by oxidative phosphorylation, depending

on which shuttle transports electrons

from NADH in cytosol

Maximum per glucose:

About

36 or 38 ATP

+ 2 ATP

+ 2 ATP

+ about 32 or 34 ATP

or

Figure 9.16

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Excitation of Chlorophyll by Light


When a pigment absorbs light


It goes from a ground state to an excited state,
which is unstable

Excited

state

Heat

Photon

(fluorescence)

Chlorophyll

molecule

Ground

state

Photon

e


Figure 10.11 A

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Produces NADPH, ATP, and oxygen

Figure 10.13

Photosystem II

(PS II)

Photosystem
-
I

(PS I)

ATP

NADPH

NADP
+

ADP

CALVIN

CYCLE

CO
2

H
2
O

O
2

[CH
2
O] (sugar)

LIGHT

REACTIONS

Light

Primary

acceptor

Pq

Cytochrome

complex

PC

e

P680

e


e


O
2

+

H
2
O

2 H
+

Light

ATP

Primary

acceptor

Fd

e

e


NADP
+

reductase

P700

Light

NADPH

NADP
+

+ 2 H
+

+ H
+

1

5

7

2

3

4

6

8

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A Comparison of Chemiosmosis in Chloroplasts
and Mitochondria


Chloroplasts and mitochondria


Generate ATP by the same basic mechanism:
chemiosmosis


But use different sources of energy to
accomplish this

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Concept 10.3: The Calvin cycle uses ATP and
NADPH to convert CO
2

to sugar


The Calvin cycle


Is similar to the citric acid cycle


Occurs in the stroma

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The Calvin cycle

(G3P)

Input

(Entering one

at a time)

CO
2

3

Rubisco

Short
-
lived

intermediate

3 P

P

3 P

P

Ribulose bisphosphate

(RuBP)

P

3
-
Phosphoglycerate

P

6 P

6

1,3
-
Bisphoglycerate

6 NADPH

6 NADPH
+

6 P

P

6

Glyceraldehyde
-
3
-
phosphate

(G3P)

6 ATP

3 ATP

3 ADP

CALVIN

CYCLE

P

5

P

1

G3P

(a sugar)

Output

Light

H
2
O

CO
2

LIGHT

REACTION

ATP

NADPH

NADP
+

ADP

[CH
2
O] (sugar)

CALVIN

CYCLE

Figure 10.18

O
2

6 ADP

Glucose and

other organic

compounds

Phase 1: Carbon fixation

Phase 2:

Reduction

Phase 3:

Regeneration of

the CO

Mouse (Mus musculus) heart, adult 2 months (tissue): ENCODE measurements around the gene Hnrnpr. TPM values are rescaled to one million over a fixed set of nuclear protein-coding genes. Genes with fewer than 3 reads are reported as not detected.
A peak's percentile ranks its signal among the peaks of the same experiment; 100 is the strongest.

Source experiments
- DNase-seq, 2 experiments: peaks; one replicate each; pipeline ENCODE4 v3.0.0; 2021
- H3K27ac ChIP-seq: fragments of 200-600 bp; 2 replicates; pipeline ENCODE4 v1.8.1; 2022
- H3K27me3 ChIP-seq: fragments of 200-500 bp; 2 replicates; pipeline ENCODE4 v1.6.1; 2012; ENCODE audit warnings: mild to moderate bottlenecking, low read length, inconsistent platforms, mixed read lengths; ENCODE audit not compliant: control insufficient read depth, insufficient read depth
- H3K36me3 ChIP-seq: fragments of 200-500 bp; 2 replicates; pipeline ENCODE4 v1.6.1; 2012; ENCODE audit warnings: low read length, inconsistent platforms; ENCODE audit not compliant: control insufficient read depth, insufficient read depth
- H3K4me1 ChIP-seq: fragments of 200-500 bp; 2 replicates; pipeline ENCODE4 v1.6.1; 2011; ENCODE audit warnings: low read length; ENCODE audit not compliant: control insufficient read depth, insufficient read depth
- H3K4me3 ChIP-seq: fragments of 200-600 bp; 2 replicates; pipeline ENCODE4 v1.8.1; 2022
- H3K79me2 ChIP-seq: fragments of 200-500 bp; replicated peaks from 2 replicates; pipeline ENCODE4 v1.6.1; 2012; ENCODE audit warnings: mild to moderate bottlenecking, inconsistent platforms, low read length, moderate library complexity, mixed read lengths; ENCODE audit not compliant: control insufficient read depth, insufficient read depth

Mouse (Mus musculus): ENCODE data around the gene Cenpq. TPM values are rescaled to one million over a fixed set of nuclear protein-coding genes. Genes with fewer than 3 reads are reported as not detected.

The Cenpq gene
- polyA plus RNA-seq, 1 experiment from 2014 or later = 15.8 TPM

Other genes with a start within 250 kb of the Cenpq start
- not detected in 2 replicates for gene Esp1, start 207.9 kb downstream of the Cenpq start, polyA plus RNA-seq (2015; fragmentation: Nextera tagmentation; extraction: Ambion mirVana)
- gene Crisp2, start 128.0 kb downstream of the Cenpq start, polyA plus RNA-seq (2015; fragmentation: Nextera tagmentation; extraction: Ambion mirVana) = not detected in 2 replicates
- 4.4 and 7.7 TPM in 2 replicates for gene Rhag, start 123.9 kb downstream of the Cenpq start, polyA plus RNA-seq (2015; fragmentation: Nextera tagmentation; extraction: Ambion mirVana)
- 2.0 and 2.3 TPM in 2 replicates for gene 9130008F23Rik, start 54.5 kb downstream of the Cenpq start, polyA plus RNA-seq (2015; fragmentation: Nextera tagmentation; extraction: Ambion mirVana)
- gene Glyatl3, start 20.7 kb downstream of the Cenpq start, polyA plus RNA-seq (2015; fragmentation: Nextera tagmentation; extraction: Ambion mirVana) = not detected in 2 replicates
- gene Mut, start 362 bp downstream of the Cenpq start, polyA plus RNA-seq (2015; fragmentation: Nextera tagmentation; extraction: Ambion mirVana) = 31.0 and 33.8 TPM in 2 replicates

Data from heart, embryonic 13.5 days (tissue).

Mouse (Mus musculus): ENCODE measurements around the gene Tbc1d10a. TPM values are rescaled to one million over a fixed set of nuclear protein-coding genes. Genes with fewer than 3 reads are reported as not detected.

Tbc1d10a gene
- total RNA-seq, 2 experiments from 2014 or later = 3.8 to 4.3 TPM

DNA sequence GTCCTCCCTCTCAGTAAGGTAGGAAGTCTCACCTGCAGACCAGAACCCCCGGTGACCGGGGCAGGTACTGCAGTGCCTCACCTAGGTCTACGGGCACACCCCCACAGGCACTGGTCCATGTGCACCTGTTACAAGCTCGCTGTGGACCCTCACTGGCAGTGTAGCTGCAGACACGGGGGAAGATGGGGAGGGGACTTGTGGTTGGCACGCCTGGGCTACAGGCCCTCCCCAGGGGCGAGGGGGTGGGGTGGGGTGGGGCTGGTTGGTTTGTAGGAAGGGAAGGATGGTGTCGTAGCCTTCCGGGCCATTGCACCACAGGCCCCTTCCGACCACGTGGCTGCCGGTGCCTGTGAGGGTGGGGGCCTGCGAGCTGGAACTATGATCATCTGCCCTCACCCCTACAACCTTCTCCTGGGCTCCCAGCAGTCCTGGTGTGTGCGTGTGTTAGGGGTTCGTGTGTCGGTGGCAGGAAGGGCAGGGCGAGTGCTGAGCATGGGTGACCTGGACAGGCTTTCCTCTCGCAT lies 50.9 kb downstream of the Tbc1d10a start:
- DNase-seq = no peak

2
acceptor

(RuBP)

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Overview: Ecosystems, Energy, and Matter


An ecosystem consists of all the organisms
living in a community


As well as all the abiotic factors with which
they interact

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Concept 54.1: Ecosystem ecology emphasizes
energy flow and chemical cycling


Ecosystem ecologists view ecosystems


As transformers of energy and processors of
matter

Copyright © 2005 Pearson Education, Inc. publishing as Benjamin Cummings

Ecosystems and Physical Laws


The laws of physics and chemistry apply to
ecosystems


Particularly in regard to the flow of energy


Energy is conserved


But degraded to heat during ecosystem
processes

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Energy flows through an ecosystem


Entering as light and exiting as heat

Figure 54.2

Microorganisms

and other

detritivores

Detritus

Primary producers

Primary consumers

Secondary

consumers

Tertiary

consumers

Heat

Sun

Key

Chemical cycling

Energy flow

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Concept 54.2: Physical and chemical factors
limit primary production in ecosystems


Primary production in an ecosystem


Is the amount of light energy converted to
chemical energy by
autotrophs

during a given
time
period


The extent of photosynthetic production


Sets the spending limit for the energy budget
of the entire ecosystem

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Gross and Net Primary Production


Total primary production in an ecosystem


Is known as that ecosystem’s gross primary
production (GPP)


Not all of this production


Is stored as organic material in the growing
plants


Net primary production (NPP)


Is equal to GPP minus the energy used by the primary
producers for respiration


Only NPP


Is available to consumers


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Pyramids of Production


This loss of energy with each transfer in a food chain


Can be represented by a pyramid of net production

Figure 54.11

Tertiary

consumers

Secondary

consumers

Primary

consumers

Primary

producers

1,000,000 J of sunlight

10 J

100 J

1,000 J

10,000 J

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Pyramids of Numbers


A pyramid of numbers


Represents the number of individual
organisms in each trophic level

Figure 54.13

Trophic level

Number of

individual organisms

Primary producers

Tertiary consumers

Secondary consumers

Primary consumers

3

354,904

708,624

5,842,424

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Worldwide agriculture could successfully feed
many more people


If humans all fed more efficiently, eating only
plant material

Figure 54.14

Trophic level

Secondary

consumers

Primary

consumers

Primary

producers

Copyright © 2005 Pearson Education, Inc. publishing as Benjamin Cummings


In biological magnification


Toxins concentrate at higher trophic levels
because at these levels biomass tends to be lower

Figure 54.23

Concentration of PCBs

Herring

gull eggs

124 ppm

Zooplankton

0.123 ppm

Phytoplankton

0.025 ppm

Lake trout

4.83 ppm

Smelt

1.04 ppm